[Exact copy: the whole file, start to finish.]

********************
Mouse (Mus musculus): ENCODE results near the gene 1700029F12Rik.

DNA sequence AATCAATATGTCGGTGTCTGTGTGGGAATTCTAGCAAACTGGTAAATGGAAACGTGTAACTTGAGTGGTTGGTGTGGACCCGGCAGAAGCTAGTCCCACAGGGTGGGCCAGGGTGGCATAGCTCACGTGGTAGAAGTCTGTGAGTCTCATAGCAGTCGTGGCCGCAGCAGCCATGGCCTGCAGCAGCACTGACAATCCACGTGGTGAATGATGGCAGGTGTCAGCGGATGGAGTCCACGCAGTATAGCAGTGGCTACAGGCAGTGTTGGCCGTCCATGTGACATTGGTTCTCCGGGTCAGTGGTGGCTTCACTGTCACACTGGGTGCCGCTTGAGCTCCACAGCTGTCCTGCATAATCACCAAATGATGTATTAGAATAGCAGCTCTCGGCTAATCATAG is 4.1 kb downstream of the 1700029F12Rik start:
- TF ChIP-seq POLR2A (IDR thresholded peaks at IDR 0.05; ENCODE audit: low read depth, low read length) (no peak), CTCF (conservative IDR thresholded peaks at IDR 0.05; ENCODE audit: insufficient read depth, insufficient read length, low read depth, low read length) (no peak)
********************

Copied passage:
Mouse (Mus musculus): ENCODE results near the gene 1700029F12Rik.

DNA sequence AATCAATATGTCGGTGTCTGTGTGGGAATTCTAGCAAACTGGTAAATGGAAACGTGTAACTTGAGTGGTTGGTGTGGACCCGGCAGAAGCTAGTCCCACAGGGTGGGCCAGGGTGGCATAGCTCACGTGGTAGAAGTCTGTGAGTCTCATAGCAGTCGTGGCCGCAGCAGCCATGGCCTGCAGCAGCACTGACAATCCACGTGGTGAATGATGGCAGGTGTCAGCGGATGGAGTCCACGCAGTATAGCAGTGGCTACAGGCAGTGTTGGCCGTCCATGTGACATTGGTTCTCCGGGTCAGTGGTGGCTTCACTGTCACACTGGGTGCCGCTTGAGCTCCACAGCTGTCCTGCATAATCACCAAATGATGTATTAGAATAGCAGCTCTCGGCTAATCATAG is 4.1 kb downstream of the 1700029F12Rik start:
- TF ChIP-seq POLR2A (IDR thresholded peaks at IDR 0.05; ENCODE audit: low read depth, low read length) (no peak), CTCF (conservative IDR thresholded peaks at IDR 0.05; ENCODE audit: insufficient read depth, insufficient read length, low read depth, low read length) (no peak)